This week, outgoing Republican Governor Bevin of Kentucky issued 428 clemencies. Clemency is an issue very relevant to Prison Voice as the moment, as we are very close to releasing our own report on clemency in the state of Washington.
Initial news reports about these clemencies were almost universally negative and sensational:
US Today: Kentucky governor pardons convicted killer whose brother hosted campaign fundraiser for him.
WKYT: Former Kentucky governor pardons convicted child rapist.
WDRB: Bevin pardons convicted murderer, raising ire of Laurel County prosecutor
But later reports are starting to add some nuance to these reports. One particularly interesting commentary was in this oped: “In defense of pardons: It may be the only way to free an innocent person,” particularly this statement:
First and foremost, a pardon is often the only way to free an innocent person. This may sound incredible, but it’s true. Once a person is convicted of a crime, they likely will never again have the opportunity to argue their innocence in court. Appeals and post-conviction challenges are not decided based on guilt or innocence. The U.S. Supreme Court has said that “actual innocence” is not a valid claim to reverse a conviction.
The article continues to explain the justification for one of the more controversial clemencies:
Many of Gov. Bevin’s pardons, including that of “convicted killer” Delmar Partin, were based on the Governor’s belief that an innocent person was in prison. Since Mr. Partin’s pardon, the original prosecutor has expressed outrage, saying that Partin is absolutely guilty. Others, who know nothing about the evidence in the case, are also horrified that Gov. Bevin has freed a “murderer.”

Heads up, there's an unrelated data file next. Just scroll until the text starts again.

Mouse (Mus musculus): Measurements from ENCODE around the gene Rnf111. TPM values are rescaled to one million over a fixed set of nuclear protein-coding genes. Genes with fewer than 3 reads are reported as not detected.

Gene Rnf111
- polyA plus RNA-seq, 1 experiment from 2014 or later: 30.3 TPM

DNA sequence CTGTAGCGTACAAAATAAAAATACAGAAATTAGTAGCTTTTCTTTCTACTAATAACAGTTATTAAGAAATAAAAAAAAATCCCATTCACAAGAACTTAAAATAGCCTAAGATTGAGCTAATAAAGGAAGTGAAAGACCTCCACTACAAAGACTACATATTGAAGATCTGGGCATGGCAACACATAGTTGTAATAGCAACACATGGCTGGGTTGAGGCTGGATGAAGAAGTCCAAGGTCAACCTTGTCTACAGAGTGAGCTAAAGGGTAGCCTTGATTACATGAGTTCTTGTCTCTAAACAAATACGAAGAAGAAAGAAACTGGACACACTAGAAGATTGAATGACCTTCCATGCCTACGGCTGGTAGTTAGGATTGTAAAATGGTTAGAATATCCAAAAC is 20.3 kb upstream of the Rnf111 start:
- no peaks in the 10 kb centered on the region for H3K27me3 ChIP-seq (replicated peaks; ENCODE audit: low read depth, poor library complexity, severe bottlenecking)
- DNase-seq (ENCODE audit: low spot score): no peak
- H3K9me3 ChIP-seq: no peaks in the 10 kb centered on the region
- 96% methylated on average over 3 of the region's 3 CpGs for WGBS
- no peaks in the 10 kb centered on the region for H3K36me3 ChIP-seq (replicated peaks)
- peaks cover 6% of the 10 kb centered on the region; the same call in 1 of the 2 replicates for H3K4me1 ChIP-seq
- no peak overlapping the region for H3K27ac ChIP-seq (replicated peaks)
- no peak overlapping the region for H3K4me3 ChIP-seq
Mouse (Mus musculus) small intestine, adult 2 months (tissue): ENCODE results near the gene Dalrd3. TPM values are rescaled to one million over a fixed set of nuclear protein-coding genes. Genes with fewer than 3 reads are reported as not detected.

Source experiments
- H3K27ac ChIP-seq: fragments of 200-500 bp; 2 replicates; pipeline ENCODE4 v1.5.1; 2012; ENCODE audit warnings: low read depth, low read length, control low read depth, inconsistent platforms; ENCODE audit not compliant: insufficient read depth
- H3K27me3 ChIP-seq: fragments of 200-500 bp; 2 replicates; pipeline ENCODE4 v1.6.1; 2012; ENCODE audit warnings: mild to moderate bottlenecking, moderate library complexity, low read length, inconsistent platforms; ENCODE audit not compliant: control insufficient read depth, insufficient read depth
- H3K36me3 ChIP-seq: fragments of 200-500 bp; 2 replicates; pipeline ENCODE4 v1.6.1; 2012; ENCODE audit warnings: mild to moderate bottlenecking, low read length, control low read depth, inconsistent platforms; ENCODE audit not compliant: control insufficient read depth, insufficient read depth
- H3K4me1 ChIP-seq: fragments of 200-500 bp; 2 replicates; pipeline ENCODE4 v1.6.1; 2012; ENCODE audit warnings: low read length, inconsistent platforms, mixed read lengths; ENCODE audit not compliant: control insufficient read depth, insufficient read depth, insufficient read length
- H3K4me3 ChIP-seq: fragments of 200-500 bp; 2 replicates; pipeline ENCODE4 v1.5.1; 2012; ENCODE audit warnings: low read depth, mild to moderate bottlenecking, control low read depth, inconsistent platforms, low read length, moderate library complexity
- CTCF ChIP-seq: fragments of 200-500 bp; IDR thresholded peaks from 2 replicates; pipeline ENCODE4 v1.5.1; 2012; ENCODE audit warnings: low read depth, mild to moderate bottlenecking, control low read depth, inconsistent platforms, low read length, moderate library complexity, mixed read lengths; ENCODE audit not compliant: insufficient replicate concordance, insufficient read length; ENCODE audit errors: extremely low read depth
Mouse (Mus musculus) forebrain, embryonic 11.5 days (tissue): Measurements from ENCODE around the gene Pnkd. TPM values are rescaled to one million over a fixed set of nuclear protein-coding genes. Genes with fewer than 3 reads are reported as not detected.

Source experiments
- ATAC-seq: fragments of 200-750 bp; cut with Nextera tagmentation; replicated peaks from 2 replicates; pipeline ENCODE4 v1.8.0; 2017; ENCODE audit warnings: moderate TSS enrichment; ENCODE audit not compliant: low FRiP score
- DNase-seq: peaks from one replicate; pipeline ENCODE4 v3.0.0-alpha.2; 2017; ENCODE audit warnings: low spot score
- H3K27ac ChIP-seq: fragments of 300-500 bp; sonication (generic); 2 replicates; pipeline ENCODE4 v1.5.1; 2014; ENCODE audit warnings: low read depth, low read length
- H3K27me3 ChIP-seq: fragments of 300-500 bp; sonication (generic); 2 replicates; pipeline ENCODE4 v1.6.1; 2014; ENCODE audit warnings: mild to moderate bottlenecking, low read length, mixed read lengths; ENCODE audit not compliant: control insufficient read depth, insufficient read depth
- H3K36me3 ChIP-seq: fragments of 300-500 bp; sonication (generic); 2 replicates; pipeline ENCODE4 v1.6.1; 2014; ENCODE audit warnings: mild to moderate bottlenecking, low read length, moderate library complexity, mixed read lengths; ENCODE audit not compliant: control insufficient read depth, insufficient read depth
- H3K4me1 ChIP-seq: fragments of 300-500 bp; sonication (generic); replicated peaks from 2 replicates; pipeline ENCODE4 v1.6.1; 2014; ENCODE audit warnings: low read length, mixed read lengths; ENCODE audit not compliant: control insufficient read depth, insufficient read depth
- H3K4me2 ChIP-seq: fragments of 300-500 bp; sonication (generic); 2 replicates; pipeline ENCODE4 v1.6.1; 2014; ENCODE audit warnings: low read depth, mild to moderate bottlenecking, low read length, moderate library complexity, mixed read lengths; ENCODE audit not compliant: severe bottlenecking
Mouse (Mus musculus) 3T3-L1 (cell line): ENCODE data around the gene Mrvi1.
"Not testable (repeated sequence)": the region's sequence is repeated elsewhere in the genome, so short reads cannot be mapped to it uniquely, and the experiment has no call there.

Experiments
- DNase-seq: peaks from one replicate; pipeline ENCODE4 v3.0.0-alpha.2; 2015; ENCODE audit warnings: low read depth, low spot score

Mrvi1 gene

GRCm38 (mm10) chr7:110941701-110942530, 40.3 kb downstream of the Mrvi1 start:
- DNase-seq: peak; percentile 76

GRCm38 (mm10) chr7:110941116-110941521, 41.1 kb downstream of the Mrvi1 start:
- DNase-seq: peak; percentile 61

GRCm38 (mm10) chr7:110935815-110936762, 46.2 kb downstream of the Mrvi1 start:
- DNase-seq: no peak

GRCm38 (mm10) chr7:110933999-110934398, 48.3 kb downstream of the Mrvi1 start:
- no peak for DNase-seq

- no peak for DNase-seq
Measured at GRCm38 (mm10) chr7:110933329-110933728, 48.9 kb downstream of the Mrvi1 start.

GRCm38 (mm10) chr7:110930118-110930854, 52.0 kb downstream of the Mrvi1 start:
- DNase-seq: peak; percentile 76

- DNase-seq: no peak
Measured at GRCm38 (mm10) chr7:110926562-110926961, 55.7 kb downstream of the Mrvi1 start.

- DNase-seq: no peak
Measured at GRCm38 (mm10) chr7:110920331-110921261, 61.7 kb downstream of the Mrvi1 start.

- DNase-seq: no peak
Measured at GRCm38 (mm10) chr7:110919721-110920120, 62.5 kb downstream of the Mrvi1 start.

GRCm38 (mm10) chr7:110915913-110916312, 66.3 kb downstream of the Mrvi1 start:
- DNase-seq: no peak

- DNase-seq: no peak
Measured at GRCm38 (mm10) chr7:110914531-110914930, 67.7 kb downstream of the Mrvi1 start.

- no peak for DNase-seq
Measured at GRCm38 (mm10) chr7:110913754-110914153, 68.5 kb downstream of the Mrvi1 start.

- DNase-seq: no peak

We cannot know whether these claims of innocence are true are not. Maybe we need a category of “maybe innocent,” where if someone has served some fraction of their sentence, but had a less-than-obvious conviction, we give them the benefit of the doubt after awhile. This seems to be what Bevin is doing in many cases.
In our own state of Washington, the clemency process generally proceeds in a very slow but orderly fashion, with about 5 clemencies per year being issued, mostly for three-strikers. This pales in contrast to Bevin’s actions, who just granted over 400 clemencies, including several with murder convictions. In spite of several recommendations to Gov. Inslee for clemency by the state Clemency and Pardons board, in all cases Gov. Inslee has overturned the board and rejected clemency for those with murder convictions.
Fear of the negative headlines that we are now seeing in reponse to Bevin’s pardons is undoubtedly why Inslee has been so reticent to grant clemency to those with the most severe convictions.
Does it have to be this way? We call on the Democrat Inslee to show some of the courage that the Republican Bevin has showed in granting clemencies in controversial cases.